GRANITE DOWNS – INDULKANA, 1967 – AFTER THE REFERENDUM A Story of Change
I was on the Ghan travelling north. I was a medical student, and hoped to work for the flying doctor in the future. But first I had a holiday job as a governess. This journey was a sort of pilgrimage to a distant past, echoing in my soul.
It was the end of 1967, and I was thinking about the amazing year it had been. More than 90% of Australians had voted for a change to the Australian Constitution to give Aboriginal people a better deal. Jessie Street had led the way in getting things changed. She was the wife of a respected High Court judge, who could have enjoyed life as part of the establishment, without making waves. But she saw injustices all around her, and worked to make things better for everyone. She had met Faith Bandler, daughter of Pacific Islanders forcibly brought to Australia for cheap labour on the sugar plantations. Jessie Street started the Australian Women’s Charter movement in the 40’s, with a core principle of advancing the status of Indigenous Australians. She presented the Anti-Slavery Society submission on the situation of Indigenous Australians to the United Nations 10th General Assembly in 1955. Faith Bandler, inspired by Jessie and Pearl Gibbs, founded the Australian Aboriginal Fellowship in 1956. Jessie arranged for the launch of a petition to change the Constitution, at a fundraiser for the Fellowship in the Sydney Town Hall in 1957. This started the 10 year campaign for change (“Women of the 1967 Referendum”).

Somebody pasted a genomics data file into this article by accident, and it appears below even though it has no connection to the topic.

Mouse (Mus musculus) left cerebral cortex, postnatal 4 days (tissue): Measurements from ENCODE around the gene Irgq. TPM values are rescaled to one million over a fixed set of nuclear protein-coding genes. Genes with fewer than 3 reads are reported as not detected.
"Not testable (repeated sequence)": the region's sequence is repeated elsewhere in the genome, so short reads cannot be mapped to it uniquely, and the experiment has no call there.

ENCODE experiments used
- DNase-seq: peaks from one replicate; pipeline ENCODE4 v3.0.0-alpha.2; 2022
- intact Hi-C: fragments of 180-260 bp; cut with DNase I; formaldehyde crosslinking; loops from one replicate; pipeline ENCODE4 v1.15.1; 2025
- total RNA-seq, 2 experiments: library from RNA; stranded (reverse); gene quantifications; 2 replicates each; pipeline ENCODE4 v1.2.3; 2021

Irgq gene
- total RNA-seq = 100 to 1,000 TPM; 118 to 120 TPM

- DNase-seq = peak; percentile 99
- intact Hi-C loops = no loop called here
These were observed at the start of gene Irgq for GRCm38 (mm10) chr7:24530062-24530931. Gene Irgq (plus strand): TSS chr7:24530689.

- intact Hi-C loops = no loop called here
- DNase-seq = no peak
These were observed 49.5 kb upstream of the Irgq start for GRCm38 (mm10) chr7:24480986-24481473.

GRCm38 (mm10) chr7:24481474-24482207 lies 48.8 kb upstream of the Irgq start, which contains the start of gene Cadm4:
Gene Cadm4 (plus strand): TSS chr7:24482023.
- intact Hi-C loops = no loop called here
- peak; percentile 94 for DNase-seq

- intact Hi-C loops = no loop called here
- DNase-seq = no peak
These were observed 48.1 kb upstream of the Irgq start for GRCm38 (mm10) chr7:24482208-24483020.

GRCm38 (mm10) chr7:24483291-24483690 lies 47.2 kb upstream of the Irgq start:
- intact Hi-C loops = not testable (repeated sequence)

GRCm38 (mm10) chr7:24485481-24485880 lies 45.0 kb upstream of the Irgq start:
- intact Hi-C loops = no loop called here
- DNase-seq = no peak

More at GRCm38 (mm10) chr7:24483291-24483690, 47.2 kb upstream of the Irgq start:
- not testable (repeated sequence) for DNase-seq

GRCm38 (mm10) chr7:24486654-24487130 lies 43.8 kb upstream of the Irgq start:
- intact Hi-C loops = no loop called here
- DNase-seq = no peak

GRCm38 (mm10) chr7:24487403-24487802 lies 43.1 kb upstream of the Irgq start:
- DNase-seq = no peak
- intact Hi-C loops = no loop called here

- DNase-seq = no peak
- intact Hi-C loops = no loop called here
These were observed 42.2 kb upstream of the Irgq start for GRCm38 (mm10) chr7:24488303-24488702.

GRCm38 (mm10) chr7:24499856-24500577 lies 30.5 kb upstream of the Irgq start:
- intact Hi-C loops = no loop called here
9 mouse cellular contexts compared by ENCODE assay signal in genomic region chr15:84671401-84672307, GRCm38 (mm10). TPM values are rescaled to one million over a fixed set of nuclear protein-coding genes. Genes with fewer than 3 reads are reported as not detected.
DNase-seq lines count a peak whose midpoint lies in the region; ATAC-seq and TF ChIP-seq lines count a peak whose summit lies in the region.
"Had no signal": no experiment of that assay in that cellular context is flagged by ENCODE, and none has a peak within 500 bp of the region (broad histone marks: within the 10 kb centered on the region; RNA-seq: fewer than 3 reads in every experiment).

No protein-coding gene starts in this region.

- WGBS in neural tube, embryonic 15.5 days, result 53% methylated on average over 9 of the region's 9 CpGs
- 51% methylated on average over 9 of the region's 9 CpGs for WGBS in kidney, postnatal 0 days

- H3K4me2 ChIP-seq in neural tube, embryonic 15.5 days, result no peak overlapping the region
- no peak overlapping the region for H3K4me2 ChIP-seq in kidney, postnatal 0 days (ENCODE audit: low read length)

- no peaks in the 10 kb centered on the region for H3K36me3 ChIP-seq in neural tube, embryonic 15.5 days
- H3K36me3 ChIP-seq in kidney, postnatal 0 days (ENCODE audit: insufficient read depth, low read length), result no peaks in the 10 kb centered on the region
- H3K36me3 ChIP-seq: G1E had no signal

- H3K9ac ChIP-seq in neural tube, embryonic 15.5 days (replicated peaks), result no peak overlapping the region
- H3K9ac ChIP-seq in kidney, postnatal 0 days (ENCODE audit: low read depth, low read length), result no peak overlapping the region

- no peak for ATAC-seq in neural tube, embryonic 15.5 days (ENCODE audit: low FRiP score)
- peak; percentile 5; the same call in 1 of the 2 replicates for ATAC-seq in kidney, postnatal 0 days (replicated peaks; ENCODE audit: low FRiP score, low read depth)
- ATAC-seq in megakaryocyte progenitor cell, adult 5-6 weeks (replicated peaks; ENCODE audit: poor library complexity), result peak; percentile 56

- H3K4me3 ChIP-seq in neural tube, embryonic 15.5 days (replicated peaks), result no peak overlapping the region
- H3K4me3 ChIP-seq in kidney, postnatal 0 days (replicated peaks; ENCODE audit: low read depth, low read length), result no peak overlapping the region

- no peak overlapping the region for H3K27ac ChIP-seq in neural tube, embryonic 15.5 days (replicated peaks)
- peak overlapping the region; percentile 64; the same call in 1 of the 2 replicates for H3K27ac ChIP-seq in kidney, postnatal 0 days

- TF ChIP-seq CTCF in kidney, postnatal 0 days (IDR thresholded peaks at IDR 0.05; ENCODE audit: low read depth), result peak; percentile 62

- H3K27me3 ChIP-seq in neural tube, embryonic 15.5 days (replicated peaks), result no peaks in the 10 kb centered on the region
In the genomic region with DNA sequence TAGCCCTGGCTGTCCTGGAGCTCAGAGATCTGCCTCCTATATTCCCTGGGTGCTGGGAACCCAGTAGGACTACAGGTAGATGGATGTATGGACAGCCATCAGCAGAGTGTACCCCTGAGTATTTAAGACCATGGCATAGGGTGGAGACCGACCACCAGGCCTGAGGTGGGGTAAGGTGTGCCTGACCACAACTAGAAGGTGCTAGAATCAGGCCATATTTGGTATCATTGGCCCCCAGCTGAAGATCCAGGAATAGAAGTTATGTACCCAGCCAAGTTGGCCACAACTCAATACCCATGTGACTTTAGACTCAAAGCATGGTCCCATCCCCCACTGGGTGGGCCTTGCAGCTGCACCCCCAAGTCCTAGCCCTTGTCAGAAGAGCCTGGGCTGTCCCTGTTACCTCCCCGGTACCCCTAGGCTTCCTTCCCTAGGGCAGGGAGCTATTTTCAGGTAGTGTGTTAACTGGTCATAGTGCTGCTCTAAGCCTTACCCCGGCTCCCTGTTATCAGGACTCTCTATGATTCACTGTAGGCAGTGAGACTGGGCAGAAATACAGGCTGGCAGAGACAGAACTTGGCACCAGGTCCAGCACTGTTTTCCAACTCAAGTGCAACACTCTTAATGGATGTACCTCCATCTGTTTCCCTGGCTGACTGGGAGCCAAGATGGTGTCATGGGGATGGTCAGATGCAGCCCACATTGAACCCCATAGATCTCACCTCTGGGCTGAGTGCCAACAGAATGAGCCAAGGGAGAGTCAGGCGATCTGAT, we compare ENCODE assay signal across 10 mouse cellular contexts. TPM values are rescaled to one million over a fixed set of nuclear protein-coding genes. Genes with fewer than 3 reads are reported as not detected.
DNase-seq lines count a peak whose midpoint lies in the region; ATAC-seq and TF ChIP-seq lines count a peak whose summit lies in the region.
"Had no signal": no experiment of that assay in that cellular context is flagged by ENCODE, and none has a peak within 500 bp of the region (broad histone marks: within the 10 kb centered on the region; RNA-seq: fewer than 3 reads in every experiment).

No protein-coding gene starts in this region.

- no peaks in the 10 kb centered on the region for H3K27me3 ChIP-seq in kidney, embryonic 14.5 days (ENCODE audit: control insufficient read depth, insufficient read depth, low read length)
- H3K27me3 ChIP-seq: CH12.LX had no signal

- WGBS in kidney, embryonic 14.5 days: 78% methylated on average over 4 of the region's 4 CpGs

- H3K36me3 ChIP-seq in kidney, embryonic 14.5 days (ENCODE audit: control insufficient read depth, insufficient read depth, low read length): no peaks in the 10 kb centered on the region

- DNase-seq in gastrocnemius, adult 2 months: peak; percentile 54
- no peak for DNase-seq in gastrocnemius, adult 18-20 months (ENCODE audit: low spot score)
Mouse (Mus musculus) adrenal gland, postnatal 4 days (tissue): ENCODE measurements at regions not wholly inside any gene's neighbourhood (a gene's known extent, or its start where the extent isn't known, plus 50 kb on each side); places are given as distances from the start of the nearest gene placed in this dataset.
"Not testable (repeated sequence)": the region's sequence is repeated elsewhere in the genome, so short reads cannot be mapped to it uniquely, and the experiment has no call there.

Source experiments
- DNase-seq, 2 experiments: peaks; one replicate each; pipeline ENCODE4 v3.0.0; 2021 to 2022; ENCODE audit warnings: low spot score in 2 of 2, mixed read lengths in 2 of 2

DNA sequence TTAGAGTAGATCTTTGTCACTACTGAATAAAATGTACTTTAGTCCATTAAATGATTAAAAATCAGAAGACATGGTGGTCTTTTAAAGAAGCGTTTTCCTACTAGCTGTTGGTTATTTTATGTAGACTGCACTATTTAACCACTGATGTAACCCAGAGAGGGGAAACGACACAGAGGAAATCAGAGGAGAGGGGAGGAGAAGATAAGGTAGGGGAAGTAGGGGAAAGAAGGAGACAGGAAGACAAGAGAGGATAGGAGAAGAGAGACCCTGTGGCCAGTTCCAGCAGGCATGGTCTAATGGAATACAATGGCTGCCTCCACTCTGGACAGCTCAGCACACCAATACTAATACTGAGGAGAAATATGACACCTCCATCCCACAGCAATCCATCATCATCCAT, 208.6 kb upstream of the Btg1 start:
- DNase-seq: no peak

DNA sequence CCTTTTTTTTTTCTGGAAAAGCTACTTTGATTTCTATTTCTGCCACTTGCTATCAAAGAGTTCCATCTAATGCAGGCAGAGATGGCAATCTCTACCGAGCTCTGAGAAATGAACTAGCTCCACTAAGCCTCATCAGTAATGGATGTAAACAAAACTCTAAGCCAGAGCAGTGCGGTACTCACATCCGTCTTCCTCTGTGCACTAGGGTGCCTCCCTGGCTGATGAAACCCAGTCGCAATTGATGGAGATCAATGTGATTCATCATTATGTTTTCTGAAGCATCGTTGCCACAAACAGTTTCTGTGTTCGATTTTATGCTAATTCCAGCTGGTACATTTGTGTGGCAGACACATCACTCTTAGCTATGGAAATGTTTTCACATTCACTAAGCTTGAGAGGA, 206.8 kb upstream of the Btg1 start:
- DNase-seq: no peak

In the meantime, William Cooper began the Aboriginal Advancement League, in Victoria. The Freedom rides exposed segregation. The Wave Hill walkout exposed exploitation. Jessie helped to keep these things before the public’s attention. And in 1967 so many Australians voted for a change, in the hope for a better, fairer future for the first Australians. Huge numbers of black and white Australians belonged to at least one organisation working towards equality for all.
My political activism was an embarrassment to my family, as Jessie’s was to the ‘establishment’. I had a shameful history. My birth mother was too young, my father “unknown”, and my skin colour provoked questions. But for me, my greatest shame came from being adopted into a family of the British Army who came to Australia from India. The men believed in their superiority, as British, as white and as men.
In the 1930s one of the family members owned the pastoral lease called ‘Granite Downs’, some 160km from Oodnadatta. His wife’s family owned ‘Lambinna’, the adjoining lease, closer to Oodnadatta. They bred horses to send to India. They had Aboriginal stockmen and house help, and the aunt’s writings show a paternalistic relationship, with some affection and respect for the original owners of the land, but not as equals.